First-order thinking: Send a gazillion outreach emails based on templates shared by an SEO consultant.

Second-order thinking: Focus on creating something people want to link to, like thought leadership content that shares an opinion, original research, or other kinds of content that naturally attract links. Make sure the content reaches your target audience by following a solid distribution plan. Aim to generate a conversation in your industry and understand that links come as a byproduct of useful content. Your domain or page authority will take care of itself.

Try these articles to help you approach your content marketing with deep and nuanced thinking:

Look past the easy answers to #ContentMarketing challenges. Second-order thinking takes you beyond the obvious to come up with better answers, says @chintanzalani via @CMIContent. Click To Tweet

First principles

First-principles thinking calls for reducing a proposition to its most basic assumption, one that doesn’t rely on any other assumptions. Though its roots trace back to Aristotle, the strategy is also embraced by entrepreneur Elon Musk.

Here’s how marketing speaker, writer, and showrunner Jay Acunzo explains it:

First principles are best principles and best principles are simply more important best practices.

How to apply the model to content marketing

Break your brand story down to the most fundamental truths to find creative content and messaging ideas.

Jay points to the creative marketing for Poo-Pourri, which derives from first-principle thinking that got down to the guts of the problem people buy bathroom sprays to address. As the company’s viral video (with over 43 million views) puts it: “How do you make the world believe that your poop doesn’t stink. Or, in fact, that you never poop at all?”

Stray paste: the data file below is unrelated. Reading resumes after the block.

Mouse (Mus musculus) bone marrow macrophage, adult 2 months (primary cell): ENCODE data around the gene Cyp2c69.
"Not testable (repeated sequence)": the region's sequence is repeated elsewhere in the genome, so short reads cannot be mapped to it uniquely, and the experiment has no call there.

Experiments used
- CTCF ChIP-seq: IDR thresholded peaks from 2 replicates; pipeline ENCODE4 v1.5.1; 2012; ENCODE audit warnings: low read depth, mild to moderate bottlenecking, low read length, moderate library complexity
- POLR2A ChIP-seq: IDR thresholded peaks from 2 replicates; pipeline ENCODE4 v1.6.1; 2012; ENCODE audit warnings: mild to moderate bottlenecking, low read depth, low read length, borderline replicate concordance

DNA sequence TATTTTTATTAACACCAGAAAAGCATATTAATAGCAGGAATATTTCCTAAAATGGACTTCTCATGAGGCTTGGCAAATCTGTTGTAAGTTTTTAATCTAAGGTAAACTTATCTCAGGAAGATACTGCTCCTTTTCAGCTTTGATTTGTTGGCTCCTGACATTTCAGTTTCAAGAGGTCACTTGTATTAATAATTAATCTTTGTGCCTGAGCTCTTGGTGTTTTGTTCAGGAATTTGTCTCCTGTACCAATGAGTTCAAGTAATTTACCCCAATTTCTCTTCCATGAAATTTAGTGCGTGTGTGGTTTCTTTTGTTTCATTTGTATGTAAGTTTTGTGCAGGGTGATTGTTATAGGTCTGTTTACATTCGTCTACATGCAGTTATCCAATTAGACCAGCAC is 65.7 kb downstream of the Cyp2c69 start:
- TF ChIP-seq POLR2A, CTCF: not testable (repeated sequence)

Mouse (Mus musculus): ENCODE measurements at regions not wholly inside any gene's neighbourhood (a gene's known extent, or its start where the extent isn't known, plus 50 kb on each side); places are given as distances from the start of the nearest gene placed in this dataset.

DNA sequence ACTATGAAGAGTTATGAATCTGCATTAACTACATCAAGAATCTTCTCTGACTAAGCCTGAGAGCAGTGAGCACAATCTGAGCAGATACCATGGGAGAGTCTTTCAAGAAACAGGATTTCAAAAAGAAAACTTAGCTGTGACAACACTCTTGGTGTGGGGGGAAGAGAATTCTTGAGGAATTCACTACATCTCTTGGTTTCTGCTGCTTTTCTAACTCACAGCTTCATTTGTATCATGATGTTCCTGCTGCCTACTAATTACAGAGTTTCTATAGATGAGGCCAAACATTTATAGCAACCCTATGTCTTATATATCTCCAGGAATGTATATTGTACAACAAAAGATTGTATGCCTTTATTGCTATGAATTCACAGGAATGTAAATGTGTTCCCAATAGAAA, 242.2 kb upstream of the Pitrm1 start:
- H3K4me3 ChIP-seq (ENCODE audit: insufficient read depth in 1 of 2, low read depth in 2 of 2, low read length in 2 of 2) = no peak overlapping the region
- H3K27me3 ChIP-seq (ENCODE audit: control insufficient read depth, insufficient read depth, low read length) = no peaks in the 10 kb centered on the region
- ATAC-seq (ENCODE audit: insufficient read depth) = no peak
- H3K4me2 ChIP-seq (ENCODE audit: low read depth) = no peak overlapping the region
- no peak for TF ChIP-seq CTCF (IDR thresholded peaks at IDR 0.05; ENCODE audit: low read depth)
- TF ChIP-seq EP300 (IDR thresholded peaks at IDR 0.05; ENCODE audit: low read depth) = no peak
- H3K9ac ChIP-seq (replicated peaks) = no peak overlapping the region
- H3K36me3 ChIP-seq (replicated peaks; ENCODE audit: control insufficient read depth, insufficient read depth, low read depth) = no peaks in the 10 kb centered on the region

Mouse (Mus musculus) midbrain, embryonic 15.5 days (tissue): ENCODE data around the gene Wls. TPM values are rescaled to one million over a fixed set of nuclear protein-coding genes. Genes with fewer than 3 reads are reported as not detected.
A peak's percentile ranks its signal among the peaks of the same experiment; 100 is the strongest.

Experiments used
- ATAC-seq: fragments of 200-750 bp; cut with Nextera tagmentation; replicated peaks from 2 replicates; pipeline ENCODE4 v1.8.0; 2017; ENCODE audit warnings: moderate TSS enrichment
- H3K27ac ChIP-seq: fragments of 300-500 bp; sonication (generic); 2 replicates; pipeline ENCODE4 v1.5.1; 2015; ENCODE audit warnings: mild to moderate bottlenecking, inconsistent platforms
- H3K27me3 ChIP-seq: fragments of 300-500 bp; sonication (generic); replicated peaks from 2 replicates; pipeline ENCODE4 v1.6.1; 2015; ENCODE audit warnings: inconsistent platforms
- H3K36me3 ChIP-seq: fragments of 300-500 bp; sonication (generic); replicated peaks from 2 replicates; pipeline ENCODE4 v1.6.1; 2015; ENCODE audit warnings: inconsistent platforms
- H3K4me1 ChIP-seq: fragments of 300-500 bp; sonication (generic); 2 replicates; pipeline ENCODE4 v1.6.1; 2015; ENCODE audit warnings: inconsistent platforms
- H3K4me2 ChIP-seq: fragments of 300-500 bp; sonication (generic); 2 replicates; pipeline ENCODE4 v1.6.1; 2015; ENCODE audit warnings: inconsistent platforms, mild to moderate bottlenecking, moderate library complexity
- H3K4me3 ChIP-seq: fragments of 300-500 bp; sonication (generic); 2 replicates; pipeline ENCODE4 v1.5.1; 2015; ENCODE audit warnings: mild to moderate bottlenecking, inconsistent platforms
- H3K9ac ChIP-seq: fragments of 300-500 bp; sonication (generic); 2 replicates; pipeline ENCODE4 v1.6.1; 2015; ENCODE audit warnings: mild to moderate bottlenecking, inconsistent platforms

Read more examples of first principles applied to content marketing in Jay’s article Fundamentals Are Essential for Content Success.

Break your brand story down to first principles –the most fundamental truths – to find creative #ContentMarketing ideas, says @chintanzalani via @CMIContent. Click To Tweet

Activation energy

Borrowed from the scientific discipline of chemistry, the activation energy mental model helps you understand the minimum  energy needed to start a reaction. One way to think of it is as the threshold that the composite elements need to cross to initiate a reaction and convert into final products.

How to apply the model to content marketing

CMI Founder Joe Pulizzi has said it takes 12 to 18 months for content marketing to start showing results from content marketing. When you set up your program, make sure everyone – especially stakeholders who control the budget – understands the activation energy it’ll take to make anything happen.

You can also use the activation-energy model to think about SEO.

Getting content to rank well with search engines can be a long process. Ahrefs set out to find out how long by studying the top10 ten search results for more than 2 million keywords. The study found that most pages that rank in the top 10 Google search results are three or more years old.

According to a study by @ahrefs, most pages that rank in the top 10 @Google search results are three or more years old, says @chintanzalani via @CMIContent. #SEO Click To Tweet

Does that mean you have to wait three years to see any results from your SEO efforts?

Not necessarily.

In a chemical reaction, you can lower the activation energy required by using a catalyst.

With SEO, backlinks can act as a catalyst that makes your content rank higher sooner.

In content marketing, the catalyst could be buying an existing media property. You’ll achieve the activation energy threshold necessary to produce results more quickly by buying a media property with an existing audience instead of trying to build both a new content platform and an audience from scratch.

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Tools for thought

Blind spots and assumptions might make your content marketing astray, but you can train your brain to leverage mental models as thinking tools. Start with the ones I shared in this article. As you get more comfortable with this set, you can integrate other mental models that make sense to your work.

What kind of mental models do you use to work through content marketing challenges? Let me know in the comments.

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 Cover image by Joseph Kalinowski/Content Marketing Institute